posted by GenjiandProust at 3:18 AM on March 4


> That’s my closest brush with Mensa.

Well, mine was watching this
posted by BruxoPimba at 4:35 AM on March 4 [2 favorites]


taking standardized tests as a hobby

Using a whole slew of sample tests, I took the logic portion of the LSAT everyday for a few months, just for mental exercise. It was interesting how you could creep your score up with practice. I didn't get any more "logical", just got better at taking the test. (Hit a ceiling when it came down to the "trick" questions, but with experience you could probably learn the tricks.)
posted by StickyCarpet at 4:46 AM on March 4 [3 favorites]


Hit a ceiling when it came down to the "trick" questions, but with experience you could probably learn the tricks

You definitely can. I took the GMAT, and they had some stuff like that on the hard track for the math section. I went to a prep course and they walk you through the tricks.
posted by unreason at 5:09 AM on March 4 [2 favorites]


a haven for a lot of smart awkward people who just want a place to be

The American Studies Association?

I dunno, as my grandpa used to say, there's different kinds of smart.
posted by aspersioncast at 5:15 AM on March 4 [1 favorite]


So glad my story of MENSA is about not joining (and beer). So very glad.
posted by RolandOfEld at 5:28 AM on March 4 [1 favorite]


I am a smart lady who is pretty good at tests but really bad at tolerating men who want to prove they are smarter than me in some way, (which they might be! I don't care!) which is why I never wanted to try Mensa. I just assumed that it was full of those dudes and life is too short for that.
posted by emjaybee at 5:51 AM on March 4 [9 favorites]


I sent this Achewood comic to a former coworker (who wanted my job at the time but couldn't actually perform it) who was very proud of being in MENSA and I don't think he found it as funny as I do.
posted by Young Kullervo at 5:52 AM on March 4 [4 favorites]


I suppose some of the "I'm smart enough to join," isn't intended to brag, but to preempt accusations of sour grapes.
posted by RobotHero at 6:01 AM on March 4 [2 favorites]


So, curious, I just looked for that list. I saw that an old SAT score of 1300 is apparently qualifying, and had precisely the same reaction. (Giggling.) I went: That's silly, I'm not smart, I'm just good at standardized tests, I shouldn't be let into anything, what are they even thinking.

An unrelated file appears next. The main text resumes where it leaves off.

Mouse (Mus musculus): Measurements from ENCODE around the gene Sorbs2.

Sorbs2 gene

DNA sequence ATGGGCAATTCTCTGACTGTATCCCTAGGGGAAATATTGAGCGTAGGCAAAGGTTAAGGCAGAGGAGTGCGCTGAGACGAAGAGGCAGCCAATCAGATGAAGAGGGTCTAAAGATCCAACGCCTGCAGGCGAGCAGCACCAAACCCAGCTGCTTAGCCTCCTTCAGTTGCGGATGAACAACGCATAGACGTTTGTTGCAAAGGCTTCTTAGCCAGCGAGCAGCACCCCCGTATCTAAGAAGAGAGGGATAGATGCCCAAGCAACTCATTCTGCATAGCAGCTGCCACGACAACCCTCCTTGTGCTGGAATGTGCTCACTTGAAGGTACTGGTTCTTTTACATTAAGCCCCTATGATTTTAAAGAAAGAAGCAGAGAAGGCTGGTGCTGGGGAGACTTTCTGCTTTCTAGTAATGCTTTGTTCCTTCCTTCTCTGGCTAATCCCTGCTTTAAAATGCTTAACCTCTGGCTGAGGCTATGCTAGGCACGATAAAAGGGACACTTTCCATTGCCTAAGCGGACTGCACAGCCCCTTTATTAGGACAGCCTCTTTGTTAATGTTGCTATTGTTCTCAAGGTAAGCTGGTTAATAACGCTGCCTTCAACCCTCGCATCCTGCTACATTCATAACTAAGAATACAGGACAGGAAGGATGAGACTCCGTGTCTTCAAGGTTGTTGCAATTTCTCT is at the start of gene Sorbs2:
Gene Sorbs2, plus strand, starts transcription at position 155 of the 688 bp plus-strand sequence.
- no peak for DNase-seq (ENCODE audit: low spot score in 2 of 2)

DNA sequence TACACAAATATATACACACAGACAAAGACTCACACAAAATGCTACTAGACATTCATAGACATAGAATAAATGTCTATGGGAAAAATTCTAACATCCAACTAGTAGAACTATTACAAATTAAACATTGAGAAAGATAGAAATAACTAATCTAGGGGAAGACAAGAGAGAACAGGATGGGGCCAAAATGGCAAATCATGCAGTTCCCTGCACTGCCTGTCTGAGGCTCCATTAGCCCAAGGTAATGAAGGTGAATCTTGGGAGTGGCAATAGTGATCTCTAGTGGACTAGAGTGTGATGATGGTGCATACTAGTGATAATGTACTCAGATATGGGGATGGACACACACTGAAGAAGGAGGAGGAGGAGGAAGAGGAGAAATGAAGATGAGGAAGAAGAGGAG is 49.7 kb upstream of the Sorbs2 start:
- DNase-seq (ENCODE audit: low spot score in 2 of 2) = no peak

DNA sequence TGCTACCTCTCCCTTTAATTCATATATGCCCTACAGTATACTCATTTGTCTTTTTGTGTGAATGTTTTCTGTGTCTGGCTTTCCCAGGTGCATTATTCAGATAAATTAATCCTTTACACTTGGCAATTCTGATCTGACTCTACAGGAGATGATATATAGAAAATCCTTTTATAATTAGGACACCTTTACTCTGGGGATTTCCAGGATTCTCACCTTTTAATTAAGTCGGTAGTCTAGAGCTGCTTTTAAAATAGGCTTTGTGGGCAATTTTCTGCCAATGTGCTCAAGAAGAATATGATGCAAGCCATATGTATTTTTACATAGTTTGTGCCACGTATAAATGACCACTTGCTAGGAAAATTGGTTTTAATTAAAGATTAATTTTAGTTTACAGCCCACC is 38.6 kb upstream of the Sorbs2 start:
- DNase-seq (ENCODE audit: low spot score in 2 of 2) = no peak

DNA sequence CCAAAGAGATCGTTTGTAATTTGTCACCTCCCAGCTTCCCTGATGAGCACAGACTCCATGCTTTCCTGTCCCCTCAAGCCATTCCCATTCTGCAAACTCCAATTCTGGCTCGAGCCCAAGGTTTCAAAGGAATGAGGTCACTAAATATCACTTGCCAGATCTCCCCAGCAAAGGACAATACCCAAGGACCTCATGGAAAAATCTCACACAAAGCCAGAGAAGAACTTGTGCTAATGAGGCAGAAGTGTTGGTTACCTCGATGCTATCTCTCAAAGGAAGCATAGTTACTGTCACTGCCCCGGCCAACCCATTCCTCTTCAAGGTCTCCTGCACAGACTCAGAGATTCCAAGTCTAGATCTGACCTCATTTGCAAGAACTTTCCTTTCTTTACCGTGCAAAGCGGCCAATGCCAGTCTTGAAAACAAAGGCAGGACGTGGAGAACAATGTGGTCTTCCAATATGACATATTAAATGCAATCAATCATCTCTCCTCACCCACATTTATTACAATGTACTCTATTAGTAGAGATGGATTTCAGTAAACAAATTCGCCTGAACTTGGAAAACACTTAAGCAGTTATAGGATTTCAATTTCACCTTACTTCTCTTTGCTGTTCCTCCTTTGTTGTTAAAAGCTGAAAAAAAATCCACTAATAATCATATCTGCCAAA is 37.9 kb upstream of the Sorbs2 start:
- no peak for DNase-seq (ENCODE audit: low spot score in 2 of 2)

The lists of qualifying tests for Mensa and the Triple 9 thing (which I hadn't heard of before today) are funny. Those tests don't measure smartness, they measure how good you are at test taking. I always had terrible grades but I did well on standardized tests, so apparently I qualify to join both based on tests I took decades ago.

I heard of Mensa as a tween or early teen when they sent me a flyer -- I don't know if this was a mass mailing or if they were using the list of people who had taken one of those tests (PSAT maybe?). Somehow it just sounded unappealing to me, and I never seriously considered it. I think it was the emphasis on exclusivity that turned me off -- at that age I wanted a bigger social circle, not a smaller and clubbier one, so that part of it didn't speak to me.
posted by Dip Flash at 6:26 AM on March 4 [1 favorite]


Heh looks like I would qualify for the triple nine based on my GRE score, but I was most proud of how I did on the Chemistry subject GRE because when I left that test I had to sit in my car staring off into space thinking about nothing for about 15 minutes before I could concentrate enough to safely drive. That was the hardest test I've ever taken and was surprised when I showed my score to my undergraduate advisor because I thought I didn't do well (610), but she said that it was the highest score she had ever seen on the test and historically people at my university get 450-500. I truly understand netowl's take on it though because even I know I am broken so it must be more apparent to everyone else as well.
posted by koolkat at 6:32 AM on March 4 [3 favorites]


A former co-worker was talking about a Mensa convention in that smug condescending way, to which I responded:

Q: How many Mensans does it take to screw in a light bulb?
A: Five - one to screw in the bulb and four others to tell him how smart he is.

The conversation ended.